Today I’d like to talk about the short story “The Lady With the Dog” by Anton Chekhov, which can be found full text here. While Chekhov is most famous for his plays, his short stories remain among the classics of Russian literature, and “the Lady With the Dog” has been the subject of numerous film adaptations (most of which, unfortunately, are not in English).
One of the things that I find fascinating about Chekhov is his ability to create an impression in writing rather like a photograph. Instead of focusing on plot, he builds up every aspect of a moment so that one is able to feel it profoundly. This story does have more actual plot than Chekhov’s plays, which is why I chose it.
The story begins in Yalta when a man named Gurov notices a young woman walking her dog on the beach. Gurov is unhappily married, and so feels no qualms in beginning an affair with the woman. On the other hand, Anna Sergeevna feels guilt and remorse about the affair, while at the same time enjoying it. When Anna receives a letter from her husband (whom she was never in love with) requesting that she immediately return to Petersburg, she tries to forget about Gurov. Meanwhile, Gurov realizes that his love for Anna is the only love that he’s truly felt in his life. He finds her in Petersburg and convinces her to continue their affair in Moscow. Gurov is content with the situation, but leading a double life eats away at Anna. The story ends with her crying from stress and guilt, and Gurov reassuring her that they will someday find a way to continue their relationship without having to live a lie.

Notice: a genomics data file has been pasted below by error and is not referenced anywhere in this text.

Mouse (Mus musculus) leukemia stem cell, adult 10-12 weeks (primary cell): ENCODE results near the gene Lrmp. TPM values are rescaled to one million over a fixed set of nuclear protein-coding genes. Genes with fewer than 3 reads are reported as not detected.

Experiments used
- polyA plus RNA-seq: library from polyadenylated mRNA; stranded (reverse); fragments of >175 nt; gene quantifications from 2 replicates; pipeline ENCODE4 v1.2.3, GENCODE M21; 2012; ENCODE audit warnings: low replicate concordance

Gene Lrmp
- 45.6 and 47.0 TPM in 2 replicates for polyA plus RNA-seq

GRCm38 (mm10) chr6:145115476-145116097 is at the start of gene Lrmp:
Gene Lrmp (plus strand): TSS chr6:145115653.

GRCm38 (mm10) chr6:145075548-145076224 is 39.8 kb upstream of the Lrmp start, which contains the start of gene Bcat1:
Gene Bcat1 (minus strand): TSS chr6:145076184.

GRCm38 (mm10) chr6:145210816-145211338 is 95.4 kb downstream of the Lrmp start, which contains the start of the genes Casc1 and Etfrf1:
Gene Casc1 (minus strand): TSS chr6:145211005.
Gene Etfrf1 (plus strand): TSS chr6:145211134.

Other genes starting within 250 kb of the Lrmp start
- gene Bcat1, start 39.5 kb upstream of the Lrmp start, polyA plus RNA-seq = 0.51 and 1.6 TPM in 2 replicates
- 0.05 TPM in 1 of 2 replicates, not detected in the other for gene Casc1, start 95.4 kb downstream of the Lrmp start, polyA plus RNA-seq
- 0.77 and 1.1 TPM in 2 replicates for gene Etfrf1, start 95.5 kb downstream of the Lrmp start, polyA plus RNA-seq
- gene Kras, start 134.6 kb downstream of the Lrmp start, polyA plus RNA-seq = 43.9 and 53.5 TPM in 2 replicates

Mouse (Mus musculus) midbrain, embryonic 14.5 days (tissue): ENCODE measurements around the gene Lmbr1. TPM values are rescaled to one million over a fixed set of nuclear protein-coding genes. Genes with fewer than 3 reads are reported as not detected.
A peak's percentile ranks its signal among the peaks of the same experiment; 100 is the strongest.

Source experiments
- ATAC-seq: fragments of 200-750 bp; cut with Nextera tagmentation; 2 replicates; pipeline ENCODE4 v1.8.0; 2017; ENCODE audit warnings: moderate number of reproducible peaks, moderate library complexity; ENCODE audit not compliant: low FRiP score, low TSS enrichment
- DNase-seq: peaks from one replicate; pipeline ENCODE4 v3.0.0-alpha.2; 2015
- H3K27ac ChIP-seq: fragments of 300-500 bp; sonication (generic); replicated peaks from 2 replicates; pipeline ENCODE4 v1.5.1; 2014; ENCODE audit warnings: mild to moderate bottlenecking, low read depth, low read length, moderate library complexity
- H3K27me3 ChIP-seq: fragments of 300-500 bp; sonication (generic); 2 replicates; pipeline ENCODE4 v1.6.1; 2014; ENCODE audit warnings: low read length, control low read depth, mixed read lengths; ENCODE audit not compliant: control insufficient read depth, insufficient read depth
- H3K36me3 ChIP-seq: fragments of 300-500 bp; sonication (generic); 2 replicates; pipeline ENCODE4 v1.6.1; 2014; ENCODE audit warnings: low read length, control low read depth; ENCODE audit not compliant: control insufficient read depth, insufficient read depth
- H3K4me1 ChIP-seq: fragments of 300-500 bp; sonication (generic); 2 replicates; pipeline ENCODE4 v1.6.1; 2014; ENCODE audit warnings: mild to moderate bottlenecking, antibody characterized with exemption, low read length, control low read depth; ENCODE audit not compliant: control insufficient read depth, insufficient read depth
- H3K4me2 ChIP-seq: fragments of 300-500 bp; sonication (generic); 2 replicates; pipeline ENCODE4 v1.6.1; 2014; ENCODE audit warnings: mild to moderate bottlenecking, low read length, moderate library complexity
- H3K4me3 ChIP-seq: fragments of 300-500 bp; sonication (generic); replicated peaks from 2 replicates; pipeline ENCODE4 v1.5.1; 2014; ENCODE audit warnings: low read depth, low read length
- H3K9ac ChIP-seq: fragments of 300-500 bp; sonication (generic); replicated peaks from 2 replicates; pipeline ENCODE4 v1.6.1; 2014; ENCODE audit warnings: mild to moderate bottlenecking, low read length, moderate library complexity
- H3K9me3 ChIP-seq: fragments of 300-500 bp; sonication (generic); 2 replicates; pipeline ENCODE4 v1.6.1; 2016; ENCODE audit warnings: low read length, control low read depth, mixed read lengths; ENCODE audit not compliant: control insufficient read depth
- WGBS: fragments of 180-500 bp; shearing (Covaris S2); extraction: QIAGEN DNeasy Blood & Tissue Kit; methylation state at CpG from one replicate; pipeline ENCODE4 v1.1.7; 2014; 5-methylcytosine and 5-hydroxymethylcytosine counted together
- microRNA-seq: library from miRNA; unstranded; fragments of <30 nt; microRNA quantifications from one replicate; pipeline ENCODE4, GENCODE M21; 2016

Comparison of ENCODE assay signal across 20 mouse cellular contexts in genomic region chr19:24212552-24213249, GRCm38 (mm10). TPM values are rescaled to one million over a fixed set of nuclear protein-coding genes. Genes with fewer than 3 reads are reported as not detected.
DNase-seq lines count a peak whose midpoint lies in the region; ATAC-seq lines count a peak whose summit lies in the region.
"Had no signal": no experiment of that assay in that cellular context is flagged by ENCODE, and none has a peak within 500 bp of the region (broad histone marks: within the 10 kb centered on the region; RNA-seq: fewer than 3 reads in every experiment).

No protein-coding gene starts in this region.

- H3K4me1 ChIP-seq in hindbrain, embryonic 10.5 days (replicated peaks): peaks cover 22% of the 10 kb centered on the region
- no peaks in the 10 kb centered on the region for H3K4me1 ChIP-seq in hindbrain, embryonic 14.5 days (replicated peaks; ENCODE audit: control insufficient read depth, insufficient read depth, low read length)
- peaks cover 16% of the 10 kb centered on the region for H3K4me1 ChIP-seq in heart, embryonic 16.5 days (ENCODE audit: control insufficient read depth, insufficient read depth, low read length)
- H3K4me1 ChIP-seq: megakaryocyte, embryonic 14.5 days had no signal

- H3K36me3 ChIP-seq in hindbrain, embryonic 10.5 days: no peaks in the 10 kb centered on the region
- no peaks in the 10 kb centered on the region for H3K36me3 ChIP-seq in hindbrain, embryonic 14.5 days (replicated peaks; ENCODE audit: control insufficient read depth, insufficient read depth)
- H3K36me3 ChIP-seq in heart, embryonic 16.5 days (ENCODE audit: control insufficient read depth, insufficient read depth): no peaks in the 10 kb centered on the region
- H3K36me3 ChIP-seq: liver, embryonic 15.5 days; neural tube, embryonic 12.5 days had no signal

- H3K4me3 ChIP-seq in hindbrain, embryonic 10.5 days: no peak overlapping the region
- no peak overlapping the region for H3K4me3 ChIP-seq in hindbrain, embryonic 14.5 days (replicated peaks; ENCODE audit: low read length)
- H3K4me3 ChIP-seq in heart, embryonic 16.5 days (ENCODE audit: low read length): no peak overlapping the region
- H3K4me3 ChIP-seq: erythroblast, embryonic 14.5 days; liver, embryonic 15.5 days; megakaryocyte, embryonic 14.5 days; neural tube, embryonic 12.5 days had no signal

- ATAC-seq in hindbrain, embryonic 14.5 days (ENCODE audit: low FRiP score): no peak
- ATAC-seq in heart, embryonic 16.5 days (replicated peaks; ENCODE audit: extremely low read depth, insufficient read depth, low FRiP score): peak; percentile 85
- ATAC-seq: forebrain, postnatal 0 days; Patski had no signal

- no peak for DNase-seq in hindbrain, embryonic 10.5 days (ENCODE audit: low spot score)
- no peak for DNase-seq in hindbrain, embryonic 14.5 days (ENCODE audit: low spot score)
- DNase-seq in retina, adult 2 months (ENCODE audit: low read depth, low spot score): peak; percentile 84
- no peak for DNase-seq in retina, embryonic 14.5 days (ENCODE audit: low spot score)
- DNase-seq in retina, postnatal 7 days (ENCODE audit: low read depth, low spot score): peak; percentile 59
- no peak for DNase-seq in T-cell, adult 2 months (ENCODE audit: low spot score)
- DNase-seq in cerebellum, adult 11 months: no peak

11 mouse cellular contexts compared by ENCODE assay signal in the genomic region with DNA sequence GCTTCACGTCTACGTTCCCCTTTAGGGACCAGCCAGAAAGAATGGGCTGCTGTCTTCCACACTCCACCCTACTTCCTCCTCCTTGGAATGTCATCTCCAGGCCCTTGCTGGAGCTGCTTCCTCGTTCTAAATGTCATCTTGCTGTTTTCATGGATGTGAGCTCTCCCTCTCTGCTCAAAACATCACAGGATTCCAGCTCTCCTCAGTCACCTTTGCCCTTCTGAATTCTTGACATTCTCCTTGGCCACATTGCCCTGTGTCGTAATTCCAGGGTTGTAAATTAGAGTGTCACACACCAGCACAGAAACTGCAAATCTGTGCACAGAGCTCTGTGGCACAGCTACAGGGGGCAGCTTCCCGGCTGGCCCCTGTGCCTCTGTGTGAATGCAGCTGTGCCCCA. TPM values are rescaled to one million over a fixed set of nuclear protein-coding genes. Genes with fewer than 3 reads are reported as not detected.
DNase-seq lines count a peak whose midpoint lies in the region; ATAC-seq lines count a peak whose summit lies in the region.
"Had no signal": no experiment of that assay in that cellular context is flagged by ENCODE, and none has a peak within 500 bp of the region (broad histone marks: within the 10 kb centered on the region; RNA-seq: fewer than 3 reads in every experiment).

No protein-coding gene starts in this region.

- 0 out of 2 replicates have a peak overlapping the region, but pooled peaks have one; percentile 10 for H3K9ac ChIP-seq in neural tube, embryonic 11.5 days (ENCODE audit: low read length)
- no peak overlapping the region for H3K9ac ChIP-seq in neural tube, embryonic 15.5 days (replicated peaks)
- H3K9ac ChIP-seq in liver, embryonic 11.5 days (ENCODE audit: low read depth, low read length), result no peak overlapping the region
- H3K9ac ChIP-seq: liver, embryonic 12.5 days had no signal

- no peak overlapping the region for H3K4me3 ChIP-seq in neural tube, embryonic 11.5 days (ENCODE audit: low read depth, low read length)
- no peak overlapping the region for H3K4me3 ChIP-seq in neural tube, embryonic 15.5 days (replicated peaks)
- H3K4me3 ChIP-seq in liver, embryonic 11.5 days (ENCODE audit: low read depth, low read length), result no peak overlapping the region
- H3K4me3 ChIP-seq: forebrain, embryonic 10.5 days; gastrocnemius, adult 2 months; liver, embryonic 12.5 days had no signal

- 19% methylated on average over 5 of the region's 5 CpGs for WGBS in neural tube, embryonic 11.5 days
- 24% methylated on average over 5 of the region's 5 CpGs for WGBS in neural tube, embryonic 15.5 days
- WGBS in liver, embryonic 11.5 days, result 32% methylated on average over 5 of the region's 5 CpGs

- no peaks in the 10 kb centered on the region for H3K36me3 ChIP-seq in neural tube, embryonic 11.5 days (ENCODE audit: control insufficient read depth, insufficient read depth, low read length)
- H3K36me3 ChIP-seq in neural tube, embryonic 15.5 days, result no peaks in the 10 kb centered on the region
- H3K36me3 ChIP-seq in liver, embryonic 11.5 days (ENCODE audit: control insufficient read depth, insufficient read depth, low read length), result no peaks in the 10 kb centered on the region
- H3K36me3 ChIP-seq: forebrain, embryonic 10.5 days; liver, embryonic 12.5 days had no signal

When reading the story, I saw a sharp criticism of the Russian social elite. Among the aristocracy, marriage was often conducted for political or financial reasons. Both Anna and Gurov resort to leading double lives that have far more meaning to them than their public facades. Gurov’s family is a classic example of this–on the outside, they seem happy, even though it is apparent that the husband and wife can barely tolerate each other. Meanwhile, Anna feels stifled by the marriage that she entered into too early and without feeling.
The stagnation that they feel in their own lives is a parallel to the stagnation of the aristocratic class as a whole. While it isn’t as obvious in this story, one of the themes that Chekhov continuously returns to in his works is the lack of purpose or function of the aristocratic class following the 1861 Emancipation of the Serfs. Until then, the aristocracy existed to oversee the serfs in agricultural functions, but after, capitalism was still seen as a lower-class function and below the aristocracy. Basically, aristocrats’ lives were rather pointless, but they put up a facade of importance and grandeur, pretending to be something that they weren’t anymore. Chekhov’s writing uses snapshots into the lives of individual characters and families to illuminate this greater social phenomenon, and does so in a poignant and beautiful way.